18. 8 hours ago, HansQ said:

    Honestly, I actually may have misunderstood the question, and I may have expressed my answer poorly as well. I believed " increasing the hole size" referred to conditions with existing or trad design instruments, and not different constructions or imaginable ones.

    Padhole size does not always vary with common instruments as I said before and when it does with "better" instruments the variation/graduation seems not regular. This indicates that the pad hole size is not highly specific or *always* of crucial importance. There seems to be a considerable tolerance for hole variation.  But of course it has great influence on air flow and the evenness of tonal balance when many reeds are sounding together. So when you say: 

    Please tell me WHAT the issue was that forced you to make these adjustments? I have an Aeola where one single reed got a much smaller hole than its regular neighbours. The only reason I can think of being that it otherwise would be too loud or being located in the reed pan where it rather shouldnt be. I have to check it closer.


    There are two main reasons for adjusting padhole size: volume adjustment and pitch stability. The problem starts around F3 and increases significantly below C3, when reed size starts to grow rapidly. Large reeds need a very stable and sufficient airflow, otherwise they will be very prone to pitch bend when overdrawing the bellows. This behaviour can be used deliberately, but above certain level of fragility of pitch it becomes impossible to use those low notes, as their behaviour becomes too erratic. Just few days ago I learned, that some people exploit this trait for bassoon register on accordions, by altering how much this register opens up.


    Now the flipside is, that the bigger the hole, the louder the sound. My big box is balanced for 80dB, which is low for a concertina (CC Elise peaks at more than 100dB when overdrawn, 90-100dB at normal pressure. So for the lower reeds a balance between stability of tone and volume of the lower reeds had to be established carefully, so they don't overpower everything else (F2 and G2 especially).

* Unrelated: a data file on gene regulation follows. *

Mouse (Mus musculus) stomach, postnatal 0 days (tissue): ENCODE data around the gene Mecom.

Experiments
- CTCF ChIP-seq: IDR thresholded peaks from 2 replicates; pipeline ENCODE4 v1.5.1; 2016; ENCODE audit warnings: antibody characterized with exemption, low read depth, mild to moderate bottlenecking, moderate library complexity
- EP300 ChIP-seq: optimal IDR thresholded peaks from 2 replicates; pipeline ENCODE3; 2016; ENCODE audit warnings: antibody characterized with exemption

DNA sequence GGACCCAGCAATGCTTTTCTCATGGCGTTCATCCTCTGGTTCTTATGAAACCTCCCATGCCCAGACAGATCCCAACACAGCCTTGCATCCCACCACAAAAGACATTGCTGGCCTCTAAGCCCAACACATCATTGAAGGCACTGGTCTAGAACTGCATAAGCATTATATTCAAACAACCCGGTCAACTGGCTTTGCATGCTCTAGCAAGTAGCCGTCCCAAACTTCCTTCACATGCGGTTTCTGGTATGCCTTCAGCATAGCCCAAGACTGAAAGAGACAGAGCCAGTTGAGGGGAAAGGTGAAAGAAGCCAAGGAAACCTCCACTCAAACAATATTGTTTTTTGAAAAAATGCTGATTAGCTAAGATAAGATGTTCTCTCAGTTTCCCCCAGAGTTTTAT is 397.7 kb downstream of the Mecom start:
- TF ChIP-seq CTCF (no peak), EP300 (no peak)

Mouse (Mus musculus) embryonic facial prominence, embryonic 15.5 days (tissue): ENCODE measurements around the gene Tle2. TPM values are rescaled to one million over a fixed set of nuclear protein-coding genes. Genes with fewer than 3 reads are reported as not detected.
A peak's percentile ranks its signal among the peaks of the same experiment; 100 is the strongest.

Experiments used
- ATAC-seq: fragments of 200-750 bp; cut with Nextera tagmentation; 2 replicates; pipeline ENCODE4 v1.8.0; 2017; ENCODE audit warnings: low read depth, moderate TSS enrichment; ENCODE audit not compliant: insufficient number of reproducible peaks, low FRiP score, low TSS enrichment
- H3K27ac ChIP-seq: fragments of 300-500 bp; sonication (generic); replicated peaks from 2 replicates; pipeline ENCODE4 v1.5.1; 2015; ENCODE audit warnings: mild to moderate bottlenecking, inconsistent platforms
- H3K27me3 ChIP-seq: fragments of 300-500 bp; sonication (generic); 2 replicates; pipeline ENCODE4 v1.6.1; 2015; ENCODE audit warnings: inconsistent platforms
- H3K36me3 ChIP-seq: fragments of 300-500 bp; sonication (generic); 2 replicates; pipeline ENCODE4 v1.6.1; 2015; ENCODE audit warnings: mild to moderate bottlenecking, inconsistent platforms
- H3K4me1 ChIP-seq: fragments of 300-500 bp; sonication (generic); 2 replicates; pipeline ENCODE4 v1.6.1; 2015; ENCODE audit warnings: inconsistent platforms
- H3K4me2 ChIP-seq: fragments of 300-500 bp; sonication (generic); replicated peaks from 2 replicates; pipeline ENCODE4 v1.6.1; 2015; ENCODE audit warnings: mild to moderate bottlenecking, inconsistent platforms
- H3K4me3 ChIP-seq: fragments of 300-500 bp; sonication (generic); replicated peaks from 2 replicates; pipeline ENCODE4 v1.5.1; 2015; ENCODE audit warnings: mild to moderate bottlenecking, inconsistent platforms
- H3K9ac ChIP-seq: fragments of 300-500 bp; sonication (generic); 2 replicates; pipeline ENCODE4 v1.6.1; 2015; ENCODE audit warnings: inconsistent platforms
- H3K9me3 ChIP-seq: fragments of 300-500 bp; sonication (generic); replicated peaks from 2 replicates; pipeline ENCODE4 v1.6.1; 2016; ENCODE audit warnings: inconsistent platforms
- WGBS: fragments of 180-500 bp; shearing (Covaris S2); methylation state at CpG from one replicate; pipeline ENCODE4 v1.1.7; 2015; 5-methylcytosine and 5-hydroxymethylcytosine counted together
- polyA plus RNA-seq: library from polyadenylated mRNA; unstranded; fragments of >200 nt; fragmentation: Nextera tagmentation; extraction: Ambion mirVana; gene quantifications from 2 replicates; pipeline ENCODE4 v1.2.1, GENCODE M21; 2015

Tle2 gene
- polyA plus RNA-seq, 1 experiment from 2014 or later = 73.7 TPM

19. 15 minutes ago, HansQ said:

    There are no signs that even the biggest producers experimented with these things since the basic construction has been the same for 150 years. It has been said that George Jones. who also was a producer of organs/harmoniums, made some acoustic experiments.


    "increasing the hole size"....very hypothetical question...for what reason? ...and mostly it is simply impossible, since the measures are already so compact that available space is filled up.

    In my view the extreme compactness of the most common models may be counterproductive and a larger standard size than the ca 6 1/4" would have been advantageous in many ways.


    Either I don't understand your answer, or you didn't understand the question. You do experiment with those parameters every time you design a new box. Padhole aperture vary within a single instrument for the reasons I mentioned above. Perhaps you're thinking too big? We're talking about just milimeter differences in aperture. In my big box I actually made my bass reeds' holes too small at first, then re-bore them too big, so had to print inserts to reduce them again. I also had to remake some levers and even move one reed further away (which required reshuffling two others), because the lever was to short to lift the now bigger pad high enough to achieve full airflow and sound projection. 

    • Like 1
  20. 8 minutes ago, Steve Schulteis said:

    HansQ, I'm well aware of the construction characteristics you mentioned. What I'm asking is if anyone has experimented with how the hole and pad diameter interact with the shift in tone that Alex described when adjusting pad height. Is it the same effect? Does increasing the hole size allow a lower pad height with the same tone, up to a point?

    See my post above - there are many parameters affected by padhole diameter and lift, all at once, differently for different pitch ranges.

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  21. That’s why I wrote „lowest tension that still keeps the pads closed under normal push force”. I can get away with lower tension, because my lever-button joint being completely unrestricted does not add to action resistance, and large bellows cross section lowers the pressure. 

    About „higher tension makes closing of the pads faster”. That is true, but at the same time it increases necessary muscle tension and fatigue, resulting in slower play. For me, buttons should resist only so much, that you can „prime” the note. After switching to my big box I had quite long adjustment period, because Elise has 3x higher button force and I was constantly triggering notes too early. I’m also the „lifting finger to play” kind of player, so buttons should activate on simply releasing the extension muscles of the fingers. 

    Regarding pad lift, diameter, airflow and sound projection. This is tricky and gets even trickier for lower reeds, especially on „singing accompaniment”, lower volume instruments. Action chamber height affects tibre and volume, so there may be limitations in how high your lift can be, padhole aperture affects both volume and pitch stability, and you have to balance relative volume of low, mid and high reeds. As a result, it’s a puzzle of compromises, and action’s speed is just one of the possible goals here.